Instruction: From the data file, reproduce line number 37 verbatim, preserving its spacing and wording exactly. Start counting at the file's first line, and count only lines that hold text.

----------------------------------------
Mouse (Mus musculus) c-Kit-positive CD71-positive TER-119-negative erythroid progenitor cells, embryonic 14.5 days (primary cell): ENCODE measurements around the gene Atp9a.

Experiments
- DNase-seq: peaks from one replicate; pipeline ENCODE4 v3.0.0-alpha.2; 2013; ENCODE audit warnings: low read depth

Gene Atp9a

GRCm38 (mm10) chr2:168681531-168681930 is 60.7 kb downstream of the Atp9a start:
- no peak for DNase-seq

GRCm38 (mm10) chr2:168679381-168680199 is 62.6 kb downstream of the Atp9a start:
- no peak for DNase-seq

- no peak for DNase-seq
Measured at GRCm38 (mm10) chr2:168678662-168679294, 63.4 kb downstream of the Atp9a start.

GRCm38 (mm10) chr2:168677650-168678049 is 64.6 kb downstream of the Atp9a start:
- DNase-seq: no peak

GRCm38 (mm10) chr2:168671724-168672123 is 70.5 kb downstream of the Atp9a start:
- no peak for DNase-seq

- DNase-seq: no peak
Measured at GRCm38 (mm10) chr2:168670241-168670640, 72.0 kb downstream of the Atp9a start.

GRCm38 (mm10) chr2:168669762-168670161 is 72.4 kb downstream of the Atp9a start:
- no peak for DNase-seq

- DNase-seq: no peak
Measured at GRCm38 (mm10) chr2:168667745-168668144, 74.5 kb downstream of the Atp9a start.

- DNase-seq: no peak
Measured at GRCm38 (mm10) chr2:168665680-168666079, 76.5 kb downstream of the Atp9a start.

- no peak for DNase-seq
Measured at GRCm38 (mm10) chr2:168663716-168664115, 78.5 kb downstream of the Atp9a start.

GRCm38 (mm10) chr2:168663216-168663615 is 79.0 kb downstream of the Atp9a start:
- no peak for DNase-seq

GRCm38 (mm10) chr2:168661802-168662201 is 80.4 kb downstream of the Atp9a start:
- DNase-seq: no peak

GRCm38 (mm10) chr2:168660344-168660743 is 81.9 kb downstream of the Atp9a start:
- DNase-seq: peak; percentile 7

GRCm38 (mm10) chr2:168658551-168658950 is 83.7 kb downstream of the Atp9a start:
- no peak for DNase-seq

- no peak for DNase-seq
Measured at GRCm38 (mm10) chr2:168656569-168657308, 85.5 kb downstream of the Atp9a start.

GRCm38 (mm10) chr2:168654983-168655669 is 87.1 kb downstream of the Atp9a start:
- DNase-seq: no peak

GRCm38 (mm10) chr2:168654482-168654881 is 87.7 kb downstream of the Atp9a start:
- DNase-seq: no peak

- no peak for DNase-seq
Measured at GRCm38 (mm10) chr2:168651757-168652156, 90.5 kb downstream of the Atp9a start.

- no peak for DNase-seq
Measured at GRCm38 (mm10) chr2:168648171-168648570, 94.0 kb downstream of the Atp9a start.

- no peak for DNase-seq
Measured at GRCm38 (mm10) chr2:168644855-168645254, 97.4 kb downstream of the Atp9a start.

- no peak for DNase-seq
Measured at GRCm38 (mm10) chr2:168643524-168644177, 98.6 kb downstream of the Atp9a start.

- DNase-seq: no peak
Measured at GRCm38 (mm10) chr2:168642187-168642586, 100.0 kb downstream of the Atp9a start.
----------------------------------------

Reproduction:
GRCm38 (mm10) chr2:168654482-168654881 is 87.7 kb downstream of the Atp9a start: